COLUMBIA — The Central Missouri Humane Society may soon close its doors — at least partially.
The Humane Society currently has an open-door admission policy and refuses no animals. But it is considering a change to its intake policy if the current financial situation does not improve, by charging a mandatory fee for all surrendered animals, Executive Director Patty Forister said.
"A strictly enforced intake policy equates to limited admission because animals in the care of people that cannot pay will be turned away," Forister said.
Intake fees were implemented at the Humane Society in October 2007, Forister said. The intake fee for a dog or a cat is $20, regardless of whether it is an owned animal or a stray. Intake fees are higher for litters of animals.
The Humane Society does not currently enforce intake fees, but this could change as early as January.
Humane Society board member Maria Furey said the shelter doesn't refuse animals based on a person's ability to pay an intake fee, just as it wouldn't refuse an animal because of its temperament, age or adoptability.
"By being selective and charging drop-off fees, we become a closed-door shelter," Furey said. "Particularly in Boone County and Columbia, there is no place for animals to go. We are often the last hope for stray or unwanted animals to be taken in and treated humanely."
Although the city has an Animal Control department, there is no municipal shelter. Dogs picked up by Animal Control are cared for and housed at the Humane Society's animal shelter. If not claimed by owners, the animals are given to the Humane Society and placed for adoption, Forister said.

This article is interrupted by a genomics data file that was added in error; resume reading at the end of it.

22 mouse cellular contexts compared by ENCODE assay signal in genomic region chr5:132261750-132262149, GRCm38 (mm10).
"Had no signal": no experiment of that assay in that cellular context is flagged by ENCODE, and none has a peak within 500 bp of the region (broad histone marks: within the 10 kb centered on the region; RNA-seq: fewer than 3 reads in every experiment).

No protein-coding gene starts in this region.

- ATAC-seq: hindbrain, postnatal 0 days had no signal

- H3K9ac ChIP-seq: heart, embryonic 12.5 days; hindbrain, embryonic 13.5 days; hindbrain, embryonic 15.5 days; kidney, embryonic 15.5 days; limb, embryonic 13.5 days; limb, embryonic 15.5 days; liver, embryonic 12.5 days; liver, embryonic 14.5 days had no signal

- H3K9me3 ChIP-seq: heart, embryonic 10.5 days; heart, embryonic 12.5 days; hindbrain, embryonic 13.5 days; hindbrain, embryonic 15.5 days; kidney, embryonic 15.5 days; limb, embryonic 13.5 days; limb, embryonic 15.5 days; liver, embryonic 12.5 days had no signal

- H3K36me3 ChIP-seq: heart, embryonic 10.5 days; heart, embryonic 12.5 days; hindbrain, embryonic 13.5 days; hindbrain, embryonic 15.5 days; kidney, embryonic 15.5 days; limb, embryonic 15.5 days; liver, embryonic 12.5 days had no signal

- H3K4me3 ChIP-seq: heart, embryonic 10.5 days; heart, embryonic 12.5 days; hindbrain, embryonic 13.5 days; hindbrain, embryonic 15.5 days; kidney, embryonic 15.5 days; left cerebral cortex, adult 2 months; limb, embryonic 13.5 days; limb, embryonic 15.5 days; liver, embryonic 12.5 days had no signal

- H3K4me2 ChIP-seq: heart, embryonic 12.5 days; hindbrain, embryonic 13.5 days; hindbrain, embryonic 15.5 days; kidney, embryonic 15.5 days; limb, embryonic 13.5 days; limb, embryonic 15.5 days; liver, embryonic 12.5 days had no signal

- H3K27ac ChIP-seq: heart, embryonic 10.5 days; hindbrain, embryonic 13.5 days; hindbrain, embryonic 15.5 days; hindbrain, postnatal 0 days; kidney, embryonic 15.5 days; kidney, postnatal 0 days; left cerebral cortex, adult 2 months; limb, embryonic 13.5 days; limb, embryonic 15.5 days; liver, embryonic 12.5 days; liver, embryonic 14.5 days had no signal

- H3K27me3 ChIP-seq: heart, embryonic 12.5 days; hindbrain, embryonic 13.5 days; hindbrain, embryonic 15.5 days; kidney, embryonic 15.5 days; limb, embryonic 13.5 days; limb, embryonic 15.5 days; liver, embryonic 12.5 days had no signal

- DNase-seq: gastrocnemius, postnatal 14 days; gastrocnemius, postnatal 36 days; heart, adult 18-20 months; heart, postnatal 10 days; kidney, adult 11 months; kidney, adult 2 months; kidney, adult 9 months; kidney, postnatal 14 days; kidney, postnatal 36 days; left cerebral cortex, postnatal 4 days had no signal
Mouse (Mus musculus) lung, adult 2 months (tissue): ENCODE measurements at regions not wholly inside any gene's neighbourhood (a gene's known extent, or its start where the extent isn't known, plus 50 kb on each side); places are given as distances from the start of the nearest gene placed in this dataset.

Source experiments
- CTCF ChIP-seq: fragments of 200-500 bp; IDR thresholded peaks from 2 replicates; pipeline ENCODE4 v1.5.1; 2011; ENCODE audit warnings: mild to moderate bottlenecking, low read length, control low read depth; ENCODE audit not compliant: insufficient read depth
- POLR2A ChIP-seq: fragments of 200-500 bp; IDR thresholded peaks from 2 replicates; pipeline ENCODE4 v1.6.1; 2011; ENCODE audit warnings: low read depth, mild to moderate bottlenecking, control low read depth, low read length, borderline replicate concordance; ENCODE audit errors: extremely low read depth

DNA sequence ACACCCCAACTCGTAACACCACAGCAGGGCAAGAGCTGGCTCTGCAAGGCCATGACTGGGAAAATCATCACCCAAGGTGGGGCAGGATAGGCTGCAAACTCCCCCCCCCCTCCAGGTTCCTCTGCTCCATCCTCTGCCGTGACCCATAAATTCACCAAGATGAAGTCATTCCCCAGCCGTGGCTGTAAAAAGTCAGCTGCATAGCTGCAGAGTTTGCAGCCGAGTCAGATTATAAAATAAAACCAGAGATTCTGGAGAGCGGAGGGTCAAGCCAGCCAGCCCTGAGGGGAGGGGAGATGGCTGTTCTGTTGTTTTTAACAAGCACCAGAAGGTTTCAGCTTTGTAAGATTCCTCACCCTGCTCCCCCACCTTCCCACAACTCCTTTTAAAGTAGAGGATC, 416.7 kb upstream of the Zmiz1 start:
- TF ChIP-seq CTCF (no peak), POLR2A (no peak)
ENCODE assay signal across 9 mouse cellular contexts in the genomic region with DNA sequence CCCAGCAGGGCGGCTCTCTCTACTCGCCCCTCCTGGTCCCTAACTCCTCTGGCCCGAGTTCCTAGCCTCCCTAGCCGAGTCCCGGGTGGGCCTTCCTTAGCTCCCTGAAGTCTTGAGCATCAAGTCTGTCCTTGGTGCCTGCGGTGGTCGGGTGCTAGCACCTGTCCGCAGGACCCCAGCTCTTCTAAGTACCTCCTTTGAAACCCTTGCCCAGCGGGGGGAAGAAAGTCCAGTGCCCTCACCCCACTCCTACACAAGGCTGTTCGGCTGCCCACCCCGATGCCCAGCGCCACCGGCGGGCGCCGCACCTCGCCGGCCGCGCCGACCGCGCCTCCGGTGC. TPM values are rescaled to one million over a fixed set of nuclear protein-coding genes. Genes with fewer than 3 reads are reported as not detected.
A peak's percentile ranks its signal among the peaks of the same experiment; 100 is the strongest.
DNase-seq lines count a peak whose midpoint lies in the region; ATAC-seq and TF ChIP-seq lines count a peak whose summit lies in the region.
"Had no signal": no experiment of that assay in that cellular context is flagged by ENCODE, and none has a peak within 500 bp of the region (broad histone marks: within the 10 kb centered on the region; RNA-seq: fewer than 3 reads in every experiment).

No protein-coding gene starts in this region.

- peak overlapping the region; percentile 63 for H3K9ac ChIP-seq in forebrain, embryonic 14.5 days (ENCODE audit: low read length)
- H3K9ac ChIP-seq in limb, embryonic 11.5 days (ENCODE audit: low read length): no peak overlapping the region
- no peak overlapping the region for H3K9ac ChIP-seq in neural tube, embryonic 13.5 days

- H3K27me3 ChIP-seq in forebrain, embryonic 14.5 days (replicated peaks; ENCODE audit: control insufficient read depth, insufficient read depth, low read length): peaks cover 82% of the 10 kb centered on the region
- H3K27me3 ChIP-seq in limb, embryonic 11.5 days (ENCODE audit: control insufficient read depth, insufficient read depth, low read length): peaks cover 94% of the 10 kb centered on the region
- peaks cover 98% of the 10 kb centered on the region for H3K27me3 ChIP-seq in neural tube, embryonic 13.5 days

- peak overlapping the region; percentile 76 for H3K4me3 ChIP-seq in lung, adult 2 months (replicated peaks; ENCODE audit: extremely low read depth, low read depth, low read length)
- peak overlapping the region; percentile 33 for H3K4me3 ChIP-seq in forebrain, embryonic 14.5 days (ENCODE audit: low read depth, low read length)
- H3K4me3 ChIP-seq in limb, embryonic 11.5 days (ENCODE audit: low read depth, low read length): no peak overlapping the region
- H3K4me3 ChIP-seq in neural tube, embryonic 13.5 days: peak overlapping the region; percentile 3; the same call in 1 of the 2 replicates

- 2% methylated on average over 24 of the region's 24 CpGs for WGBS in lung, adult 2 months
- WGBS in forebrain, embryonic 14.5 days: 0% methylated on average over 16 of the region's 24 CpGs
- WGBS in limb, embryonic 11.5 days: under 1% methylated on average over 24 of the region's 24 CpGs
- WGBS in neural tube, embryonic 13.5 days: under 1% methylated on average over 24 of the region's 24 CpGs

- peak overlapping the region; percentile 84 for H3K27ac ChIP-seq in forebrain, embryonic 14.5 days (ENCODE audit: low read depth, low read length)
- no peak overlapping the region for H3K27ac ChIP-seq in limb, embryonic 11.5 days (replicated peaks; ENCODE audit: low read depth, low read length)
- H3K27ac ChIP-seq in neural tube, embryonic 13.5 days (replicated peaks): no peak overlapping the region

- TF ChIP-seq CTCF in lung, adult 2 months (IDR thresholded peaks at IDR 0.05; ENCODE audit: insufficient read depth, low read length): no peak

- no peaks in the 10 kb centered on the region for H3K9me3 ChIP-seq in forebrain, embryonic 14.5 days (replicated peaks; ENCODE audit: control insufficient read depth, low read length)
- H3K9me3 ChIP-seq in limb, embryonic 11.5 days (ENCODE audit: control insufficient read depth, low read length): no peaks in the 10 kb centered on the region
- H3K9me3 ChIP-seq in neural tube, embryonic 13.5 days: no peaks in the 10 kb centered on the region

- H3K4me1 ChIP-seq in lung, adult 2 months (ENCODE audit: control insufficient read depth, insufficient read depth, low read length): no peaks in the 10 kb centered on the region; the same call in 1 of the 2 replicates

“The big question is what will happen to the animals we cannot take in,” Forister said. "The intake fee may dissuade people from bringing in animals."
Furey said that by imposing fees, the Humane Society runs the risk of people dumping animals rather than bringing them in.
"They may dump animals on our property or elsewhere. Or worse, people may dispose of the animal. We strive to avoid this," Furey said.
Forister said this is a serious step for the Humane Society.
"We need to define the parameters of where the animals are going to go," Forister said. "Surrounding animal control agencies will need to be aware of the change. More animals will need to be brought elsewhere. We will be encouraging those from out of town to work with animal control agencies or humane societies in their own communities."
The Humane Society continues to struggle to make financial ends meet. Although total income has increased 177 percent since 2005, expenses have grown 146 percent, Forister said. The Humane Society has also been to trying to overcome a $127,000 deficit from 2005, she said.
"We've had to float the shelter on our investments while trying to close the financial gap," Forister said.
In addition to overcrowding at the shelter, the Humane Society has struggled with building occupancy expenses, including insurance and utilities, Forister said.